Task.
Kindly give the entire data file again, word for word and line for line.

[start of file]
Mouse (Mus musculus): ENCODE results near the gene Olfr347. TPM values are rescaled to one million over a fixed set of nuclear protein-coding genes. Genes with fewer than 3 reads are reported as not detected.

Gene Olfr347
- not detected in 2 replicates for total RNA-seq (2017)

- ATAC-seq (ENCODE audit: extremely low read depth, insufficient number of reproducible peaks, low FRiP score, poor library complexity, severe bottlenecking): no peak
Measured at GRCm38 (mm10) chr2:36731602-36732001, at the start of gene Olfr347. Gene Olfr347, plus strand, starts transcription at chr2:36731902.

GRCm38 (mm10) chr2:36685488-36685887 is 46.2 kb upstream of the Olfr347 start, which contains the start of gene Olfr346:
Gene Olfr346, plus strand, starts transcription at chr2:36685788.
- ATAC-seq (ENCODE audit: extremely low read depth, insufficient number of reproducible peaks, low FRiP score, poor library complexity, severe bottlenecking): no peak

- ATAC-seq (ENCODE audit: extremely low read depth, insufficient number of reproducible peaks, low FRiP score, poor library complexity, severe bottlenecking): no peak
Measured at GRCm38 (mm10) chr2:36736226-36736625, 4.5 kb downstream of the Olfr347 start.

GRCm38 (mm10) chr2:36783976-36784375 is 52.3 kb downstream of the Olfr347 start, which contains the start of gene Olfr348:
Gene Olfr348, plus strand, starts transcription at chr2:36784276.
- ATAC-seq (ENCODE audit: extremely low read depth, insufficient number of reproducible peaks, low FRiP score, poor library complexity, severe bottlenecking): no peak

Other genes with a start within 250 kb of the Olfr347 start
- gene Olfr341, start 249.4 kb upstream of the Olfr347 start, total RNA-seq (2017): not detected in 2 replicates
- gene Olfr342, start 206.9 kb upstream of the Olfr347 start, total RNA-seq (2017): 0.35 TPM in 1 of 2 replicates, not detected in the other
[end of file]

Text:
Mouse (Mus musculus): ENCODE results near the gene Olfr347. TPM values are rescaled to one million over a fixed set of nuclear protein-coding genes. Genes with fewer than 3 reads are reported as not detected.

Gene Olfr347
- not detected in 2 replicates for total RNA-seq (2017)

- ATAC-seq (ENCODE audit: extremely low read depth, insufficient number of reproducible peaks, low FRiP score, poor library complexity, severe bottlenecking): no peak
Measured at GRCm38 (mm10) chr2:36731602-36732001, at the start of gene Olfr347. Gene Olfr347, plus strand, starts transcription at chr2:36731902.

GRCm38 (mm10) chr2:36685488-36685887 is 46.2 kb upstream of the Olfr347 start, which contains the start of gene Olfr346:
Gene Olfr346, plus strand, starts transcription at chr2:36685788.
- ATAC-seq (ENCODE audit: extremely low read depth, insufficient number of reproducible peaks, low FRiP score, poor library complexity, severe bottlenecking): no peak

- ATAC-seq (ENCODE audit: extremely low read depth, insufficient number of reproducible peaks, low FRiP score, poor library complexity, severe bottlenecking): no peak
Measured at GRCm38 (mm10) chr2:36736226-36736625, 4.5 kb downstream of the Olfr347 start.

GRCm38 (mm10) chr2:36783976-36784375 is 52.3 kb downstream of the Olfr347 start, which contains the start of gene Olfr348:
Gene Olfr348, plus strand, starts transcription at chr2:36784276.
- ATAC-seq (ENCODE audit: extremely low read depth, insufficient number of reproducible peaks, low FRiP score, poor library complexity, severe bottlenecking): no peak

Other genes with a start within 250 kb of the Olfr347 start
- gene Olfr341, start 249.4 kb upstream of the Olfr347 start, total RNA-seq (2017): not detected in 2 replicates
- gene Olfr342, start 206.9 kb upstream of the Olfr347 start, total RNA-seq (2017): 0.35 TPM in 1 of 2 replicates, not detected in the other